The race will be shown live on Eurosport (1 and 2) and the GCN Race Pass everyday, with most stages starting its broadcast at around 2.45pm. Some stages, like the Tourmalet one, will be available in full.
There will be 10-6-4″ up for grabs at every road stage finish, with 3-2-1″ at intermediate sprints.
Our website contains a specific section on the Abarca Sports organisation’s biggest exploits in the Vuelta, which has been attended by the Blues 40 times before the 2020 race.
Another huge victory for men’s pro cycling in 2020. As La Vuelta kicks off -a shorter race, as the three opening stages in the Netherlands were cancelled, and less of an international events, with no racing in Portugal-, the UCI WorldTour will have seen all three Grand Tours of the post-pandemic season being carried out. A great sustenance for a sport which will not only fight ‘against’ the global health crisis, but also against the weather conditions, as La Vuelta will be held in the middle of autumn, two months after its original schedule, and finish in the twilight, especially in the last 13 stages, coming after the change to winter time (CET).
With all three stages at Utrecht’s start being flat, La Vuelta is not losing any mountains with its changes, should weather permit to cover the entire route. And the race already starts with three demanding days. Tuesday 20th, the peloton will climb Udana (Cat-3), Kanpazar (Cat-3), Elgeta (Cat-3) and Usartza (Cat-1; 5.3km at 7.7%) before finishing in Arrate. Wednesday 21st, the race will depart from the Movistar Team’s headquarters in Pamplona and cover the ascents of Guirguillano (Cat-3), Urbasa (Cat-3) and the demanding San Miguel de Aralar (Cat-1; 9.4km at 7.9%), with its characteristic concrete roads, 16km from the finish in Lekunberri. And on Thursday 22nd, the race will visit a new mountain, the Laguna Negra de Vinuesa (Cat-1), over 8.6km at 5.8%.
Following a first chance for the sprinters at Ejea de los Caballeros (st. 4, Friday 23rd), though with a significant chance of crosswinds -we’ve seen in past years how decisive these stages can become-, the race contenders will have to stay into alert at a hilly route in the Alto Aragón -with Vio (Cat-2), Fanlo (Cat-3) and Petralba (Cat-2) en route to Sabiñánigo (last km at 5%)- before the big Pyrenees stage of this year’s La Vuelta (Sunday 25th), even if less difficult than originally planned as the Tourmalet was scrapped. The climbs of Petralba (Cat-3) and Cotefablo (Cat-2) will preceed the famous Formigal (Cat-1), with 14km of irregular slopes and a final section featuring gradients of up to 9%.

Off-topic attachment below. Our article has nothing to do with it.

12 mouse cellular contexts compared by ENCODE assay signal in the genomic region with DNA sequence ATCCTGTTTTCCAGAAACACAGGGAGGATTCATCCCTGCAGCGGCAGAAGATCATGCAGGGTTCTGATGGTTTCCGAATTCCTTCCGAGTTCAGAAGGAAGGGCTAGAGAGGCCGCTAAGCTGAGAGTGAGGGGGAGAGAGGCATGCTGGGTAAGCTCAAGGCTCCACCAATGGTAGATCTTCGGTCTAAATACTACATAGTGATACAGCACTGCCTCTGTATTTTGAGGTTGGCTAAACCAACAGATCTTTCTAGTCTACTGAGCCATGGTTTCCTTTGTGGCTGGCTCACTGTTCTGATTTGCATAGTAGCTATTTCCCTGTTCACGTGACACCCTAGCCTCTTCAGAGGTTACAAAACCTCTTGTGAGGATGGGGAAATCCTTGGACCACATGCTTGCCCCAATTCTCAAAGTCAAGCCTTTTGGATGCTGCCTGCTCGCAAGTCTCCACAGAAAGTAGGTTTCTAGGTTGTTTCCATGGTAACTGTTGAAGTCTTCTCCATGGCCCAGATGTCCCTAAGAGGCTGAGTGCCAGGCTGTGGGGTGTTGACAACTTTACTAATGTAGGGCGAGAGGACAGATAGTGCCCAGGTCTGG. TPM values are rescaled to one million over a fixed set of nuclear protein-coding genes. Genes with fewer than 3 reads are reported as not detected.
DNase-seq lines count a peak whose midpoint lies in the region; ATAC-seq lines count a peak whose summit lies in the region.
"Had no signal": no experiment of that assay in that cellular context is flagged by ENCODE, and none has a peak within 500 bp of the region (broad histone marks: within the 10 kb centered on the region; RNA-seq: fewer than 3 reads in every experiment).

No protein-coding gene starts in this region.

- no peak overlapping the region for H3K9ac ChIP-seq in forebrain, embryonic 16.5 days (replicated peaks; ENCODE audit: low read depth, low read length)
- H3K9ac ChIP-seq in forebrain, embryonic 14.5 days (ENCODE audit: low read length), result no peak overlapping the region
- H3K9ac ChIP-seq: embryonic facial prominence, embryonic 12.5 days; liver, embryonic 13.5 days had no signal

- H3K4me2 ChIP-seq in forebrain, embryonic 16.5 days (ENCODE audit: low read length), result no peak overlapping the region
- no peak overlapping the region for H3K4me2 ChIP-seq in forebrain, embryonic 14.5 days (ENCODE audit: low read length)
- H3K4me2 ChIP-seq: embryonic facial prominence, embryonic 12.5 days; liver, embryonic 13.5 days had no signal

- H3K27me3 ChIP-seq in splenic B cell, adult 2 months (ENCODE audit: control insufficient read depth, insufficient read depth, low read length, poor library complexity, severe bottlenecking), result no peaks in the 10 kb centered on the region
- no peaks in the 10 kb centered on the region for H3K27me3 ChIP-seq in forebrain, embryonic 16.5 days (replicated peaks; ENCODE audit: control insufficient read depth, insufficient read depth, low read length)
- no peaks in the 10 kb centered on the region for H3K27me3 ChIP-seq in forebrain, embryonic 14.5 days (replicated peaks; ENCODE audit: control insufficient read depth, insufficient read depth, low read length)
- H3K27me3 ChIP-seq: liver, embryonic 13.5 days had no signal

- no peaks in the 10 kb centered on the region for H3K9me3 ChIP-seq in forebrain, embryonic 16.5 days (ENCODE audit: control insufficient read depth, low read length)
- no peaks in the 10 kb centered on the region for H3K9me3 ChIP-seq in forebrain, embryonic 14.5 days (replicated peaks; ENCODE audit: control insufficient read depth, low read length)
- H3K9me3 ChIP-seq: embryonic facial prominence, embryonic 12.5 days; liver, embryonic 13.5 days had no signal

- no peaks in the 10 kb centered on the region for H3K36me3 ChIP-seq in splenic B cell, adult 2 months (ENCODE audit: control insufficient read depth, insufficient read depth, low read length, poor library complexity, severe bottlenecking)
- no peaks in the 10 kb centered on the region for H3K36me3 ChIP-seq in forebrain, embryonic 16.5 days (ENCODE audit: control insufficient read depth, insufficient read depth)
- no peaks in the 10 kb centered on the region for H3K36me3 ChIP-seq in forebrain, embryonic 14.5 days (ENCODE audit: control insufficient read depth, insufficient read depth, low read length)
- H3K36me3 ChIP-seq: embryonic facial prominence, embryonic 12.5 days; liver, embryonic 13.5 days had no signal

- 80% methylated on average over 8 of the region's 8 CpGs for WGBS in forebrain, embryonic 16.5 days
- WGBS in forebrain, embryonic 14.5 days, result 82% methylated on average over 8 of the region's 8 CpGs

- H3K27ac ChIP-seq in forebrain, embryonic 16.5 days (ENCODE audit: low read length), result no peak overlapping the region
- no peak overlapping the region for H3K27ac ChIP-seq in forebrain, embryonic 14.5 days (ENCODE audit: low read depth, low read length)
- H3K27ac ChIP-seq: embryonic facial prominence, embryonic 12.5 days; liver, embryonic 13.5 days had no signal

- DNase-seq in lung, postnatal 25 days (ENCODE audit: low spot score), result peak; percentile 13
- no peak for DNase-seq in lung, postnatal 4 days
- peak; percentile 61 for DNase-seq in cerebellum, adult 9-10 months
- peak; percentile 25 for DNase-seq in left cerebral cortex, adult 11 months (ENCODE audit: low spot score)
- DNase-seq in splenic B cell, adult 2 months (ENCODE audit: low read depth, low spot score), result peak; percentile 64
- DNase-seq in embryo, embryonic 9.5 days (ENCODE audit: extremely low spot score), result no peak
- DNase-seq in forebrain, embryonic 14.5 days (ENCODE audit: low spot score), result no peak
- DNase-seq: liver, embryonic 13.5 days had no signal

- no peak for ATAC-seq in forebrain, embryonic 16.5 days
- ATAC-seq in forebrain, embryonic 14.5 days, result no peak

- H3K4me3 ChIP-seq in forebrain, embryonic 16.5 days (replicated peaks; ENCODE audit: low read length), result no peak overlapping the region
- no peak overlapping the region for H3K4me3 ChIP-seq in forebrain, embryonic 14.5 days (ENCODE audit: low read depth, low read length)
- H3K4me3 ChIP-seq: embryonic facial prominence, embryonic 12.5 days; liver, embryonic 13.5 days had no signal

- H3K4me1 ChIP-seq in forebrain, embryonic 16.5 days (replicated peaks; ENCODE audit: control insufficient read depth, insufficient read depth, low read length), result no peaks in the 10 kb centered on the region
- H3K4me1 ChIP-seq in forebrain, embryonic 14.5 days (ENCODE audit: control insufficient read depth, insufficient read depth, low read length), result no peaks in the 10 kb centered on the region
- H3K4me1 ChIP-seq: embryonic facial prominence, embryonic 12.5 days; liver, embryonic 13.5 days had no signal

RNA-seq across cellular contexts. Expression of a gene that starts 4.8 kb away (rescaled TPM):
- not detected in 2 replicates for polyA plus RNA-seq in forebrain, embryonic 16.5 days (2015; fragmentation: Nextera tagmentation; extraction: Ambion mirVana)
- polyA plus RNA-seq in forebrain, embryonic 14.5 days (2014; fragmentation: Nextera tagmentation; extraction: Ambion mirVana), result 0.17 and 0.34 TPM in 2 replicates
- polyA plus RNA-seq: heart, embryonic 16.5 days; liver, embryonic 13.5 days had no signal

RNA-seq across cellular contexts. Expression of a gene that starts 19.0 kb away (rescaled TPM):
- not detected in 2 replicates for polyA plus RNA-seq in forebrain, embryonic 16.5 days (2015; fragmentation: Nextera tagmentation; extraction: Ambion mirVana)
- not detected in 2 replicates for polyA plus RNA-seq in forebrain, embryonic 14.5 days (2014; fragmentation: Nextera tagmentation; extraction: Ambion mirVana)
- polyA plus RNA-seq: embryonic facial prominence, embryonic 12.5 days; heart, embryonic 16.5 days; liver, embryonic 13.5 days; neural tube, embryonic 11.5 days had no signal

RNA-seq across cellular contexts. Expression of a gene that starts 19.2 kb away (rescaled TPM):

After a long transfer back to the Basque Country and the first rest day in Vitoria, the race will resume on Tuesday 27th with two climbs of Orduña (Cat-1; 7.8km, 7,7%) at a long circuit around Villanueva de Valdegovía, with a slightly uphill finish. With no respite, the riders will head to La Rioja (Wednesday 28th) to climb the Alto Moncalvillo (Cat-1), another new feature in La Vuelta, over 8.3km at a tough 9.2% average. The race contenders will then enjoy two easier stages, with a clear opportunity for the sprinters in Aguilar de Campoo (Thursday 29th) and a day more open for attackers and faster finishers -and finishing with 2km at 4%- in Suances (Friday 30th).
The Halloween weekend will bring us two big stages in Asturias, which remain as decisive and prestigious as the Principality always is. Saturday 31st, the riders will ascend to La Campa (Cat-3), Colladona (Cat-1), Cobertoria (Cat-1), San Lorenzo (Cat-1) and the finishing La Farrapona (Cat-1), already a classic route in the race with a long (16.5km), imposing last climb. And on Sunday 1st November, also weather permitting, the most famous finish in La Vuelta: L’Angliru (HC; 12.4km at 9.9%, max 23.5%), preceded by Padrún (Cat-3), San Emiliano (Cat-3), Mozqueta (Cat-1) and Cordal (Cat-1) in just 109km from Pola de Laviana – explosivity could also play a factor here!
The final week of race will take place in Galicia, Castilla y León and Extremadura. Tuesday 3rd November will see the peloton cover the only time trial in this year’s race, a 33.7km course on mainly flat roads before the infamous KOM of Mirador de Ézaro, 1.8km at a whopping 15% which will require changing bikes (the organisers will be getting an area ready for the procedure). The GC should be already quite decided after this, even though many tough courses will still be covered on the subsequent four stages.
Wednesday 4th, the peloton will get to Ourense over very lumpy roads, a long 205km route finishing on a 4% slope. Thursday 5th, the convoy will travle to Puebla de Sanabria, with stage 15 being quite more important than what it seems, over 4100 meters of elevation gain, 231 (!!) kilometers and hilly roads that offer a chance for long-range attacks. And on Friday 6th, Ciudad Rodrigo will probably receive a winning breakaway, even if it won’t be easy for the GC contenders, either, with El Portillo (Cat-2) and El Robledo (Cat-1) at the Las Hurdes region. And to decide the podium places, a big mountain showdown in Salamanca (Saturday 7th), with six climbs, more than 4,000m of vertical gain and a finish in La Covatilla (HC), over 11.4km at 7.1%.
If everything here described is covered by the riders, it will be yet another victory for cycling. The health situation, however, might now allow us reaching Madrid or seeing the peloton ride through the famous avenues of El Prado, Recoletos and Gran Vía (Sunday 8th), but the fact that the race is underway, even if most people will only be watching from home, will be a testament of cycling’s great work to follow the guidelines and continue to offer spectacle in the most difficult situation faced in a lifetime.